But the truth is, emoji – like all aspects of communication, really – serve a purpose.
‘Words are not used randomly, and neither are emoji.’ 
Nothing in language is neutral, and all the choices we make about how to communicate combine to create the eventual message that is transmitted to the person we’re talking or writing to. Research demonstrates that there are various reasons for using emoji (or emoticons) – for example, they can aid personal expression, reduce ambiguity, and lighten the mood.
In written communication, we miss out on the traditional nonverbal cues that we have in face-to-face interactions – tone of voice, gestures, facial expressions, body language. Emoji are just one way in which people express these cues in writing. Adding a positive emoji has been shown to make a message more positive than if there hadn’t been one, and adding a negative one makes it more negative. Consider the examples below:
Maybe it’s because I’m an oversensitive snowflake, but to me, the reply on the left is abrupt and possibly rude, while the one on the right is softened by the sad emoji. Yes, the person still rejected the offer of dinner – but at least they’re sad about it.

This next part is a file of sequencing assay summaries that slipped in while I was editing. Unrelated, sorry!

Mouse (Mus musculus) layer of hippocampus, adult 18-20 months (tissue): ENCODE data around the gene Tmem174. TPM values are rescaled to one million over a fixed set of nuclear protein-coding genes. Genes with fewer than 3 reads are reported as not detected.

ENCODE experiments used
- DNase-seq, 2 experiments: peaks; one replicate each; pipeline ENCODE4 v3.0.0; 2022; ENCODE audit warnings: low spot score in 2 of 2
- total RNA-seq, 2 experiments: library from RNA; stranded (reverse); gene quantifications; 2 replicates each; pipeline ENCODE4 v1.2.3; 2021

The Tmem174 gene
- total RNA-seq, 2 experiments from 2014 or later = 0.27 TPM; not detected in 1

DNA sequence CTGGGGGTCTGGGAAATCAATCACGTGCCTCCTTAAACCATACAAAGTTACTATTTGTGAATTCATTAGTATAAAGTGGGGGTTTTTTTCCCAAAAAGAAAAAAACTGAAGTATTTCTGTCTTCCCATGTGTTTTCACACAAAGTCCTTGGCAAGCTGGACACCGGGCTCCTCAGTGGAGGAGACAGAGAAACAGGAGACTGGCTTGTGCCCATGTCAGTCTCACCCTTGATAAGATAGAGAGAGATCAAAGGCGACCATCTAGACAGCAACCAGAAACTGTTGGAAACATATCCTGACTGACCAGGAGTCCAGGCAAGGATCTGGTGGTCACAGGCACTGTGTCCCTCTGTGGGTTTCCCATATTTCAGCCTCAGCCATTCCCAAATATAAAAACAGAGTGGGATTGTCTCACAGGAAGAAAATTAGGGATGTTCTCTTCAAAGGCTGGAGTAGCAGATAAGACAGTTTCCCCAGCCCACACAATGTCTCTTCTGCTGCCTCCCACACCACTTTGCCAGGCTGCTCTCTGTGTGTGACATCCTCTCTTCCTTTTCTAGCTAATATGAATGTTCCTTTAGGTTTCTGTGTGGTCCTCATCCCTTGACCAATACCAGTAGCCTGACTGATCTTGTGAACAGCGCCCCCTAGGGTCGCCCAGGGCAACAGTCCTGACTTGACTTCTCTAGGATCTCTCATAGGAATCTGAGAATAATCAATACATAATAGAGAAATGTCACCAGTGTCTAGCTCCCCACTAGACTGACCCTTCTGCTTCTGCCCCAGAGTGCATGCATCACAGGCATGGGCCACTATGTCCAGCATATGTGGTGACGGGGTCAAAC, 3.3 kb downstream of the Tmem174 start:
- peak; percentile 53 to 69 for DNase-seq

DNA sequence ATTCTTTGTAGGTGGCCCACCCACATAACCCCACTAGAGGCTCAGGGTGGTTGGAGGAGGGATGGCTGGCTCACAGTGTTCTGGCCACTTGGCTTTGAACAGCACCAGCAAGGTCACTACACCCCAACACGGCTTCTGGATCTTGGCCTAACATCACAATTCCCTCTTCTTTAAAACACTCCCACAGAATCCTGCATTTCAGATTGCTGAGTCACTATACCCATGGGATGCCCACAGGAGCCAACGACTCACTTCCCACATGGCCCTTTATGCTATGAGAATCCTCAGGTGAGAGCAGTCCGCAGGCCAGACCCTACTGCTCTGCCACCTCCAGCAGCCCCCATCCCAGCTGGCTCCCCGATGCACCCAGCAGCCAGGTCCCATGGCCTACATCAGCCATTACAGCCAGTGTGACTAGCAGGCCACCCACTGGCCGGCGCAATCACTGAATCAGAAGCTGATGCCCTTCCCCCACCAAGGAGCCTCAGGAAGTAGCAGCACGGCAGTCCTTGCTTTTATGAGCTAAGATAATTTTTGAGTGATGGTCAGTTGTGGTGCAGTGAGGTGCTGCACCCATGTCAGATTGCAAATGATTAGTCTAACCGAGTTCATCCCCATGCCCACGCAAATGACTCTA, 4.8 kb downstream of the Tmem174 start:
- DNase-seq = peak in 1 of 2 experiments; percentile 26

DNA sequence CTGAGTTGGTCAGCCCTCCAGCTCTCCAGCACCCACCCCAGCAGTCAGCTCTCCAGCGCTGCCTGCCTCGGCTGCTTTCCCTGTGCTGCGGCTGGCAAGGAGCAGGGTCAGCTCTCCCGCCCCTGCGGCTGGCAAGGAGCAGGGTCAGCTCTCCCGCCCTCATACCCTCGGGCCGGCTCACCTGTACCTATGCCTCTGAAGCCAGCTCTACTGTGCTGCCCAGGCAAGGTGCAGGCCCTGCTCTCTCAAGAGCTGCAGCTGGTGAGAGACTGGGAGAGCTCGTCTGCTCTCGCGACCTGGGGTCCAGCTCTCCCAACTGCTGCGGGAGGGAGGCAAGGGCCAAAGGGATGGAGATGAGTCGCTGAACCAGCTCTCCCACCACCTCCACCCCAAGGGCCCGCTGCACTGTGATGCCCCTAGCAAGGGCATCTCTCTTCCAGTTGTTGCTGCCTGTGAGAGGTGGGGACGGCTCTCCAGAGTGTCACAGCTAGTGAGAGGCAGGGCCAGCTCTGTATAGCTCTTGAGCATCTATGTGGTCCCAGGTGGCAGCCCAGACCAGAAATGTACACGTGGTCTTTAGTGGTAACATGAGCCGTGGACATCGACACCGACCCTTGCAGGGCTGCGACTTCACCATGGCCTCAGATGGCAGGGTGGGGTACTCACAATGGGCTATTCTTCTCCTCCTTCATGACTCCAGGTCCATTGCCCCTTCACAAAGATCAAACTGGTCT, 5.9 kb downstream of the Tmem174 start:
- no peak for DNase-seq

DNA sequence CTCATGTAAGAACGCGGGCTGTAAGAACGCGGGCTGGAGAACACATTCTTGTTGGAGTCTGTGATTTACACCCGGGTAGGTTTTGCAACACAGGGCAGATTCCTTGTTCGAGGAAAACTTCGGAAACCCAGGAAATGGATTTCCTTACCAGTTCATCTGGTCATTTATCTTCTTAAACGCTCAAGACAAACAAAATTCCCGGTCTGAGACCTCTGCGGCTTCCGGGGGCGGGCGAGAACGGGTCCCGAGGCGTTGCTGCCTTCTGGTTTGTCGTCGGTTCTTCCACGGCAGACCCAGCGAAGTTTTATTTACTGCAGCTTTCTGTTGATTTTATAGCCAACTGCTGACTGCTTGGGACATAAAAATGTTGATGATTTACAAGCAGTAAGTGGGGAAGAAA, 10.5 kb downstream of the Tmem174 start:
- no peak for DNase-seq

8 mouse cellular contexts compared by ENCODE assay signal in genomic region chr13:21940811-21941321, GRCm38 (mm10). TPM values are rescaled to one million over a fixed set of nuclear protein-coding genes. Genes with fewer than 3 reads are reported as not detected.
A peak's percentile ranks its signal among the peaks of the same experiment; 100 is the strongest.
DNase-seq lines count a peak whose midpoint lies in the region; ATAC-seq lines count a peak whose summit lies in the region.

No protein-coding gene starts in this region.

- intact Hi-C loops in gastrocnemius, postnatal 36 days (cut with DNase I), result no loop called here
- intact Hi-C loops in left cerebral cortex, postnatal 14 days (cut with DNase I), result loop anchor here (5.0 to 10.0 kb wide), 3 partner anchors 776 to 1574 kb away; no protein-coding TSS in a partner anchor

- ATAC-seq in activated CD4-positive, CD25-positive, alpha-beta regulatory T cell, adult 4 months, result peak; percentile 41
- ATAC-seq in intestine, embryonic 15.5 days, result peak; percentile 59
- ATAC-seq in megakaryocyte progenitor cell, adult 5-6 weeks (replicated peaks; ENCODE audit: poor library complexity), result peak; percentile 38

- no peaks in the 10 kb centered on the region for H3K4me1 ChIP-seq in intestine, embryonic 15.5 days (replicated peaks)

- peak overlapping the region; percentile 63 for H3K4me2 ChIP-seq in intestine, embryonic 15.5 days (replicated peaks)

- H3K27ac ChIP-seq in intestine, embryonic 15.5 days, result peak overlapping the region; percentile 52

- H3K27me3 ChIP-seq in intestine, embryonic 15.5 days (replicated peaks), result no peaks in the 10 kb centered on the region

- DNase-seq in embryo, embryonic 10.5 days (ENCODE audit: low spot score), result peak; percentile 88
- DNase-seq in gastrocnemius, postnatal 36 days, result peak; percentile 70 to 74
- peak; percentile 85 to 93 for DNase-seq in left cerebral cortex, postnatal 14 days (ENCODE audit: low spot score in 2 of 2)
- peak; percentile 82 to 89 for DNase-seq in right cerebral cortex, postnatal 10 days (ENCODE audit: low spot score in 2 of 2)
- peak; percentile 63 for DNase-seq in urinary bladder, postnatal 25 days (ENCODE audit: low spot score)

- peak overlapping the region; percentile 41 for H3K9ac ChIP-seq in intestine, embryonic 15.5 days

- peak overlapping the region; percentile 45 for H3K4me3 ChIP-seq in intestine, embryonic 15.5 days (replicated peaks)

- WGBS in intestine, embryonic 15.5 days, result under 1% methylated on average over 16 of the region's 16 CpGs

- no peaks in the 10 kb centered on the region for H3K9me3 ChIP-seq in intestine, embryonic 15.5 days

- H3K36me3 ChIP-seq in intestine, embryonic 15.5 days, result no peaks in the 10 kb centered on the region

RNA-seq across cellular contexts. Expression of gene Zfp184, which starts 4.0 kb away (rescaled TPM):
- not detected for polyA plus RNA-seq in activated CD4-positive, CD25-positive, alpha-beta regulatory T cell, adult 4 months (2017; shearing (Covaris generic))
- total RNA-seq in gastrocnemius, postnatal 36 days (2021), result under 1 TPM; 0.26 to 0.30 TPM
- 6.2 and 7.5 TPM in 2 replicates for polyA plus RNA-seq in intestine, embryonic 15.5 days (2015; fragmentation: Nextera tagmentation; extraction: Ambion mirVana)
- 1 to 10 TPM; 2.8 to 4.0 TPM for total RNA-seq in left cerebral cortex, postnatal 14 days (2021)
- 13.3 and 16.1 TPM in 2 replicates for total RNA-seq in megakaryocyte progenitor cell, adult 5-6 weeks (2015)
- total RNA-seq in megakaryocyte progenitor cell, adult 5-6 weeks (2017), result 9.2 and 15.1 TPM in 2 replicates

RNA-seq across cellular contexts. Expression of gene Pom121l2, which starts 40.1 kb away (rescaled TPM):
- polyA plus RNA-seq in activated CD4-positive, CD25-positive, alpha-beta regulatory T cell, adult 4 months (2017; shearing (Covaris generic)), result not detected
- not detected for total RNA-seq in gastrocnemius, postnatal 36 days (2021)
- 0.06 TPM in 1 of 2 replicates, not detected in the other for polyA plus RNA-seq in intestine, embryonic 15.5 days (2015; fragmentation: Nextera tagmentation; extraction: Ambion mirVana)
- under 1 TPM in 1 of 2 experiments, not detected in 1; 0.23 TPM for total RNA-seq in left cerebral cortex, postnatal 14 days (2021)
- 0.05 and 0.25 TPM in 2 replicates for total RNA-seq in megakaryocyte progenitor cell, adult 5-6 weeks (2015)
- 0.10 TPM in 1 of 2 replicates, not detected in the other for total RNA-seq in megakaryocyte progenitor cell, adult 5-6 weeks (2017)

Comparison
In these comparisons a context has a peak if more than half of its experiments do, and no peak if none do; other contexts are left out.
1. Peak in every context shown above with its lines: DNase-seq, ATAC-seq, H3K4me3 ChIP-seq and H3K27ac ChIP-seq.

Likewise, if we look at this example:
One is reassuring, the other is… less so. I’m not saying the message without the emoji is saying ‘No that’s not fine’… but it could be. (Of course, the emoji reply could be intensely passive aggressive for all we know – but let’s not complicate things.) The inclusion of a nice, non-threatening smiley face just makes everything seem a lot more relaxing, doesn’t it?
‘[Emoji] serve a prescriptive purpose, indicating intentions for interpretation’
The point is, with a medium like written messaging, we are limited in terms of extra information we can provide to help get our thoughts across. You can’t add a picture of your own facial expression for every sentence; you can’t specify what tone of voice you want your message to be read in; you can’t indicate whether you’re being sarcastic or just intentionally rude. Apart from, with emoji – you can! You can do all these things.
Quite the revolutionary invention, when you think about it.